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Here's the thing...

Hilary Moriarty looks at how approaches to teaching English literature have changed over the years

Posted by Hannah Oakman | March 31, 2016 | Teaching

Are you old enough to remember context questions? Popular in RS or Eng lit exams, they gave you a pesky little quotation and asked you detailed questions about it, what did it mean, who said it and why – how minimalist was that? Candidates even had to translate key phrases/sentences into good modern English, as if the original were written in a foreign language. And of course it sometimes felt as if it was, which was one reason why reading a Shakespeare play aloud around the class was a recipe for total incomprehension and complete allergy to Shakespeare evermore. How many of us eventually discovered Shakespeare in a theatre, open-mouthed at how crystal clear was the meaning of every line – “OMG! So that’s what it meant! And that’s what actors are for!”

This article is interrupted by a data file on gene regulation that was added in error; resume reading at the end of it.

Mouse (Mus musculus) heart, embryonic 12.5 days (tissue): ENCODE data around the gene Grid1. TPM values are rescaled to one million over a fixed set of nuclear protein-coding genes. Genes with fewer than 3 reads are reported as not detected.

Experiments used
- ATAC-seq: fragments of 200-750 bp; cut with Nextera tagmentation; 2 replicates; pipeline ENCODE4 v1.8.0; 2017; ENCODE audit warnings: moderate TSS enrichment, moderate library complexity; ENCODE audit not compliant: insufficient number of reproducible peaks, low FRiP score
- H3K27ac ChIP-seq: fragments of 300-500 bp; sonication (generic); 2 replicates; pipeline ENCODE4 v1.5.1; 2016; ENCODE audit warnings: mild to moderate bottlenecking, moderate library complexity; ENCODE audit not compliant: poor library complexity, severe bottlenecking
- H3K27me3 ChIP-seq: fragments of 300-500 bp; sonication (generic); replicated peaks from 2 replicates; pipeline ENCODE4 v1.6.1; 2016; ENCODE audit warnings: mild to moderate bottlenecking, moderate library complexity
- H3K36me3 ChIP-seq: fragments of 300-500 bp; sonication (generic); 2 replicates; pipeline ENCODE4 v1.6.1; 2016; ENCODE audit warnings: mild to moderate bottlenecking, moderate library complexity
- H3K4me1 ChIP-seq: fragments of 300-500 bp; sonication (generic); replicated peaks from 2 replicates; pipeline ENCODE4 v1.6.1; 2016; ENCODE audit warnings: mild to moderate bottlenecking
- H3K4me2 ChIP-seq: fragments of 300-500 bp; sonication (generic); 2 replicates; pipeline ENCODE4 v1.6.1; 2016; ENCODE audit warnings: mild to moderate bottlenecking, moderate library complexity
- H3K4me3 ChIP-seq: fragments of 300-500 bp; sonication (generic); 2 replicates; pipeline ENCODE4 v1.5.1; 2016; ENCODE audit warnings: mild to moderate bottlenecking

Teachers – OK, my teachers, but there were two of them – were manacled to the need to make sure we could tackle those compulsory context questions. Classes, hours, terms disappeared into line by line explication, word by blessed word. Chopping at the wood and missing the trees comes to mind. Looking back – and I begin to think I should stop doing this – there was very little overviewing of the whole text, themes, ideas, style. No time. Too busy going line by line. Maybe the teacher with whom I toiled through ‘Ant and Cleo’ thought if we only knew the meaning of every word, we could work out the rest for ourselves. Simples.

What we could not have worked out – bless us – was the social and historical context of the whole play, not without suddenly becoming historians as well as infant students of Eng lit. University was not much better: whatever was said about ‘Ant and Cleo’ was probably said in a single lecture, and I swear nobody mentioned the fact that the play was written a year after the Gunpowder Plot. Not a word. Who knew?